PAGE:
2.9. Biochemical Determinations
Serum estradiol (E2) (Product Code: 4925-300), follicle stimulating hormone (FSH) (Product Code: 425-300), luteinizing hormone (LH) (Product Code: 525-300), prolactin (PRL) (Product code: 725-300) and anti-mullerian hormone (AMH) (Product code: 9725-300), were determined using Accu Bind enzyme-linked immunosorbent assay (ELISA) microwells produced Monobind Inc., Lake Forest CA 92630, USA. The tests were read using microplate reader, Model: STAT FAX 303/PLUS, Serial number 303-6668 manufactured by Awareness Technology Inc., Palm City, FL 34990.
2.10. Statistical Analysis
The statistical software used for the analysis and graphics presentation is the Statistical Analysis System (SAS), STAT 15.1, developed by SAS Institute, North Carolina State University, USA. Data are presented as means ± SEM. Comparison of means of groups that are more than two was done using analysis of variance (ANOVA), and the Tukey test of multiple comparison was used to test for variance within and across groups. Variation between two groups was done using the Student t-test analysis while Chi-square analysis was used to compare percentages. The Pearsons correlation was used to determine the correlations between parameters. Variation in means of parameters was considered statistically significant at p < 0.05.
3.1. Distribution of Age (Years) of Study Subjects
The distribution of the age of the subjects in the study (Figure 1) shows that 15% of the studied population were found in the control group (<20 years) while 35% of the subjects were in group 1 (20 - 29 years) of age. Similarly, 25% of the subjects were in group 2 (30 - 39 years) while 25% of the subjects were in group 3 (30 - 49 years).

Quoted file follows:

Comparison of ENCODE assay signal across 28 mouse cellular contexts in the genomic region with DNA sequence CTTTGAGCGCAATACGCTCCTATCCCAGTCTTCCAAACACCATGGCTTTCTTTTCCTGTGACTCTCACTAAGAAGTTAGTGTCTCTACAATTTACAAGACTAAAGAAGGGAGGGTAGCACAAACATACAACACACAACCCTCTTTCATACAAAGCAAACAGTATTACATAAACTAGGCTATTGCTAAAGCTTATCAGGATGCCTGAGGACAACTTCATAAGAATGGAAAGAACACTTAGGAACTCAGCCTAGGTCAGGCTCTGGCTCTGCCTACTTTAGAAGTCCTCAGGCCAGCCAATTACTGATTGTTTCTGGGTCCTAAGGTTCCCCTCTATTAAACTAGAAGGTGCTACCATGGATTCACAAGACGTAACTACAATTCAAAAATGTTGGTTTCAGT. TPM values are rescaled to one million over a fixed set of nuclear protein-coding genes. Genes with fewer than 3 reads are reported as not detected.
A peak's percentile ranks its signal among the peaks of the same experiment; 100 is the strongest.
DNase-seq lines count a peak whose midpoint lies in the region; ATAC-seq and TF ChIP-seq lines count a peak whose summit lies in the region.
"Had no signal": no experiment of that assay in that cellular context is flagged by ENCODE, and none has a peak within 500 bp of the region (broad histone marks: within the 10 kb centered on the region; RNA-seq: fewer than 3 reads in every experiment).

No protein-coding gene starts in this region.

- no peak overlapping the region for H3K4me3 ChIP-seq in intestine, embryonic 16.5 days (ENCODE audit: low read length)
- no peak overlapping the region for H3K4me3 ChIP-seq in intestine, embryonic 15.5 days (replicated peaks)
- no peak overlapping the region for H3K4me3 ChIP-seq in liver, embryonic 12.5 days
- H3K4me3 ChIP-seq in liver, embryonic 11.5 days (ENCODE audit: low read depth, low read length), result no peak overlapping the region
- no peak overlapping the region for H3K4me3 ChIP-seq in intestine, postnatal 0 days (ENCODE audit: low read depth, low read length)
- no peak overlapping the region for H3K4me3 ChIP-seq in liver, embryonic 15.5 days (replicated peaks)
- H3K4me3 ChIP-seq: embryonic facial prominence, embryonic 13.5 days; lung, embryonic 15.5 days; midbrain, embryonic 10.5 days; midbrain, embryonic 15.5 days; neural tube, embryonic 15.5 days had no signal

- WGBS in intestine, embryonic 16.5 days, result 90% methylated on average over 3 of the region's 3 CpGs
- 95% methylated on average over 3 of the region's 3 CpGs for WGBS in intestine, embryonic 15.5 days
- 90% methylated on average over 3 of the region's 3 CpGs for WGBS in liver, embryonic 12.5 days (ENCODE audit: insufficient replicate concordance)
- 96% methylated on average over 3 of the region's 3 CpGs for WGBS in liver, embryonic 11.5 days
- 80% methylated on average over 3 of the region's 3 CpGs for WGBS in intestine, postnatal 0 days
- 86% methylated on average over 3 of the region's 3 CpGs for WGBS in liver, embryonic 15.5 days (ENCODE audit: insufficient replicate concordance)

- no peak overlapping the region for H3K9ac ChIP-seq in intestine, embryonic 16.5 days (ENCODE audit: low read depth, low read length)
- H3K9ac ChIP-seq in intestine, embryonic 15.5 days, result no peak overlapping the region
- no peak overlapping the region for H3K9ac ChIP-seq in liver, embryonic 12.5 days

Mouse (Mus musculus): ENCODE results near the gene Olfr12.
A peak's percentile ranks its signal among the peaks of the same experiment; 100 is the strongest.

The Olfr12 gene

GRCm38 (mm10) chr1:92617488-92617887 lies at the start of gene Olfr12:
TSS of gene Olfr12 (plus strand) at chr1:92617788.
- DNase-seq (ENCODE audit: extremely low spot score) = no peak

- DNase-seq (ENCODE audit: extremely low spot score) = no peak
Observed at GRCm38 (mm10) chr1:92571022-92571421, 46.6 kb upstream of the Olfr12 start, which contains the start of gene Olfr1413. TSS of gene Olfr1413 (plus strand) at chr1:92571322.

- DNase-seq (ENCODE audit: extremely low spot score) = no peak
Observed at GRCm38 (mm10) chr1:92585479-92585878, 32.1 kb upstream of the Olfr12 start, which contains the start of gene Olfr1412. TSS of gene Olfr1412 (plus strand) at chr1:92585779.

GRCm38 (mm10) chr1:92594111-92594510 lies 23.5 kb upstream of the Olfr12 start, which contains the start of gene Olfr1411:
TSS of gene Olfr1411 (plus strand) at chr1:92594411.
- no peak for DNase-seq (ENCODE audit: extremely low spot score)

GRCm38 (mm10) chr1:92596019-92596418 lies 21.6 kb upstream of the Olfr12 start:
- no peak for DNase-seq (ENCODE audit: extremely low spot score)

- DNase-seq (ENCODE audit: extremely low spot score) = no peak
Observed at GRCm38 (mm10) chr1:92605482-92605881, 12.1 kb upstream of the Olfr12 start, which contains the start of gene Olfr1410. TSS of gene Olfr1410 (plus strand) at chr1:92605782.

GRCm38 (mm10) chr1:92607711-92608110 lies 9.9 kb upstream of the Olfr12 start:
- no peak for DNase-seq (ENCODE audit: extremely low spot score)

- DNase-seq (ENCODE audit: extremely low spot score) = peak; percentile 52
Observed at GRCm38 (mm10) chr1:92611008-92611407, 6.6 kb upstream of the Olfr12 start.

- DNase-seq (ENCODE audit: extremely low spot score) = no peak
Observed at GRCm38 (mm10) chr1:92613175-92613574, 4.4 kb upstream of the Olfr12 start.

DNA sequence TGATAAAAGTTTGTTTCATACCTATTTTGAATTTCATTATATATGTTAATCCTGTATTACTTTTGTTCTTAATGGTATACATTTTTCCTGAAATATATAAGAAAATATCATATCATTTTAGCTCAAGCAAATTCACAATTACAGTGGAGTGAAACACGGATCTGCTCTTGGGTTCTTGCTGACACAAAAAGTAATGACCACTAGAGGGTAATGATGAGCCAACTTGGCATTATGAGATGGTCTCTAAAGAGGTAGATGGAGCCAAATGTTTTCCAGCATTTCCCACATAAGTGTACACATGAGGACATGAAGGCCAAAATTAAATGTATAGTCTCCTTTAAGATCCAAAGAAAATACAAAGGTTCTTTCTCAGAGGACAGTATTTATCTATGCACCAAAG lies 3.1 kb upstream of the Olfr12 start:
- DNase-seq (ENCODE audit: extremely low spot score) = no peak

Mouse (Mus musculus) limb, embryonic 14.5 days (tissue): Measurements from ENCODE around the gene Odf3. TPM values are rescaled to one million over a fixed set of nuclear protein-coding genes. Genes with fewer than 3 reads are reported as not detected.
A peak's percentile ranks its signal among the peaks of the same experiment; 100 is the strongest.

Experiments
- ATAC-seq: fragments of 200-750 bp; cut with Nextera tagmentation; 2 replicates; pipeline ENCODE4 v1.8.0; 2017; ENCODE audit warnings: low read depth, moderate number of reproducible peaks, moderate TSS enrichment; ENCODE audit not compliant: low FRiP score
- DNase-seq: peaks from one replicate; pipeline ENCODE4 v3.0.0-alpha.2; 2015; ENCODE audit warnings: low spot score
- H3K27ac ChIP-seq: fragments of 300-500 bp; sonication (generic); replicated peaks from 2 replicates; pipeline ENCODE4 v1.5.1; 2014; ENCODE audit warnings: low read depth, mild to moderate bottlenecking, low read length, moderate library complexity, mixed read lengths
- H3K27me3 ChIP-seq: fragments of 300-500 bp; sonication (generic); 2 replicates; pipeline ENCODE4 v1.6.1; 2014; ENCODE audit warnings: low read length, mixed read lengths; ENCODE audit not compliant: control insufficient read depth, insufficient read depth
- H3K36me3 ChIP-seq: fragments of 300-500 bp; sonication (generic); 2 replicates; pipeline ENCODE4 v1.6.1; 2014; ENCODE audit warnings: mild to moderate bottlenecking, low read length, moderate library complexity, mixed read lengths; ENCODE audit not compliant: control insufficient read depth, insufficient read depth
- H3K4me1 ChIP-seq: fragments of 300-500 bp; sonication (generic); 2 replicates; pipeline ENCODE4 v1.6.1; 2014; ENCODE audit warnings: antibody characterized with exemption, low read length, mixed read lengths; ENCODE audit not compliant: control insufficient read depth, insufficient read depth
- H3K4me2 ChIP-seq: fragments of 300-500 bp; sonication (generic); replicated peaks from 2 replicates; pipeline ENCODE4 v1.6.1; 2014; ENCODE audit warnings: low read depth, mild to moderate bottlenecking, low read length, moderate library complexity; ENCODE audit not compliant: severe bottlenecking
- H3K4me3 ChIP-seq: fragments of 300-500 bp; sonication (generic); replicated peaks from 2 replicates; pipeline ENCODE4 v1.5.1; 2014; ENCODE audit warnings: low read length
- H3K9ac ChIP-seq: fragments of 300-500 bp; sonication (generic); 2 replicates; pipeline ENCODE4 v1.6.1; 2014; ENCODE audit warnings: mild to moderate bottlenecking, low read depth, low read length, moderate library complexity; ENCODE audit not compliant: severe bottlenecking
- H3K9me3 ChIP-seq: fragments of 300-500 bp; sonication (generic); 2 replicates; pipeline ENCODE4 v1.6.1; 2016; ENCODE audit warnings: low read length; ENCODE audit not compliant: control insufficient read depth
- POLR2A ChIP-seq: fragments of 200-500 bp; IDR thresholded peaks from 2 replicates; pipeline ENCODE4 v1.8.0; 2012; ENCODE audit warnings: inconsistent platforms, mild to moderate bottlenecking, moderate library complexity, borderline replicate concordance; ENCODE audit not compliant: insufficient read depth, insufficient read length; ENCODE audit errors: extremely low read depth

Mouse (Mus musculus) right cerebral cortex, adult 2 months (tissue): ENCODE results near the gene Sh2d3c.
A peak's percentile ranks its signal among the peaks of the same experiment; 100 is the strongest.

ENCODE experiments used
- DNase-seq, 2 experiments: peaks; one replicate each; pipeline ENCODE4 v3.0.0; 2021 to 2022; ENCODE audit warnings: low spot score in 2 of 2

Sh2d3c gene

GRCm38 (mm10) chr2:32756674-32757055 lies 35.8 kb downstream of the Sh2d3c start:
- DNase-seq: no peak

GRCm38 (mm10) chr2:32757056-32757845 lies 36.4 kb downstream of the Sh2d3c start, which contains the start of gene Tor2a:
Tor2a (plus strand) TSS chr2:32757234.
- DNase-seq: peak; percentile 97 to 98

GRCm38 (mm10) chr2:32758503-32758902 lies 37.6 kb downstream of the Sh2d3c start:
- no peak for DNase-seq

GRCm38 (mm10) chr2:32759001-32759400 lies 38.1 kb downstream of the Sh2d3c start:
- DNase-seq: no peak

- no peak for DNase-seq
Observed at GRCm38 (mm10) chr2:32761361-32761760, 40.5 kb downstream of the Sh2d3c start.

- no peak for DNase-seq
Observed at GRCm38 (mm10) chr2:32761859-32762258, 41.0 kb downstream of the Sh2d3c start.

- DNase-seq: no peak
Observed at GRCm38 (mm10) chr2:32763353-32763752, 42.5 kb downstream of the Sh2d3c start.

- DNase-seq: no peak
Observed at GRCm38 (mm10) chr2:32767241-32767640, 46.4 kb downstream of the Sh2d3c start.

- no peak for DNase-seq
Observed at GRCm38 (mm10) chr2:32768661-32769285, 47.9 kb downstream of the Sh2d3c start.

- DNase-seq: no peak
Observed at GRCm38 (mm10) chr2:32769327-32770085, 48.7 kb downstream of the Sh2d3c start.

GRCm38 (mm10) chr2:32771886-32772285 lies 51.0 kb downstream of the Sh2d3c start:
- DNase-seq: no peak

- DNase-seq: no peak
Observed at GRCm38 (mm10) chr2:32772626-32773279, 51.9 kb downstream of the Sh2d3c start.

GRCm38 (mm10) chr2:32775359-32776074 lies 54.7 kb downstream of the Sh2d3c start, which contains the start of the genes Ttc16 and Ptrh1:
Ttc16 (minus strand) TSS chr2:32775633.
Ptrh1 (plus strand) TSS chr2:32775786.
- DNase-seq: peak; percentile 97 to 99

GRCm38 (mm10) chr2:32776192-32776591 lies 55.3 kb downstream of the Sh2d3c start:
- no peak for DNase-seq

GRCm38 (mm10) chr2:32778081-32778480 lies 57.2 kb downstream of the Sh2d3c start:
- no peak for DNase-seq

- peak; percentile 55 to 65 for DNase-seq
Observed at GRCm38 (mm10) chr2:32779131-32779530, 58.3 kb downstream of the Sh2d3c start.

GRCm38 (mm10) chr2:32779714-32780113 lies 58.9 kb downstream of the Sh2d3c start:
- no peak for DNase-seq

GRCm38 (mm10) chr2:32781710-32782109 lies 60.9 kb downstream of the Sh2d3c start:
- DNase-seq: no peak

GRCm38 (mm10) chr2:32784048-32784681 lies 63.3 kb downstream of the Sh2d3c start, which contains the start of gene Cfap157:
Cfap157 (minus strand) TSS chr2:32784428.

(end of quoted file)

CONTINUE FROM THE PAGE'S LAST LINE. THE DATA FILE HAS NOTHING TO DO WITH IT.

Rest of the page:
The means ± SEM of serum AMH by experimental groups was 1602.44 ± 54.42 pg/ml for control, 848.06 ± 23.04 pg/ml for group 1, 26.74 ± 1.28 pg/ml for group 2, while group 3 was 10.37 ± 1.26 pg/ml and significant difference in the means was observed between experimental groups and control (p < 0.0001, F = 663.96). The mean of serum AMH for control subjects was significantly (p < 0.05) different from the AMH means in groups 1 - 3. Similarly, the comparison of the mean of AMH between group 1 with the other groups showed significant difference (p < 0.05). No significant (p > 0.05) difference in mean of serum AMH was seen between 2 and 3. The box plot analysis showing the trend of decrease of serum AMH concentrations as the age of the subjects increase from control to experimental groups 1 - 3 is shown in Figure 2.
The mean ± SEM of FSH in the control subjects was 4.90 ± 0.22 mIU/ml, 12.59 ± 0.79 mIU/ml for group 1, 30.59 ± 1.31 mIU/ml for group 2, and 41.59 ± 1.59 miU/ml for group 3. The means of FSH by control and experimental groups showed that they were significantly different (p < 0.0001, F = 229.65). The Tukey test of multiple comparison analysis of the means of FSH within the experimental groups and control shows that the mean of serum FSH is significantly (p < 0.05) different from each other. Also, the box plot analysis showing the trend of increase in the mean of FSH by the control and experimental groups is shown in Figure 3.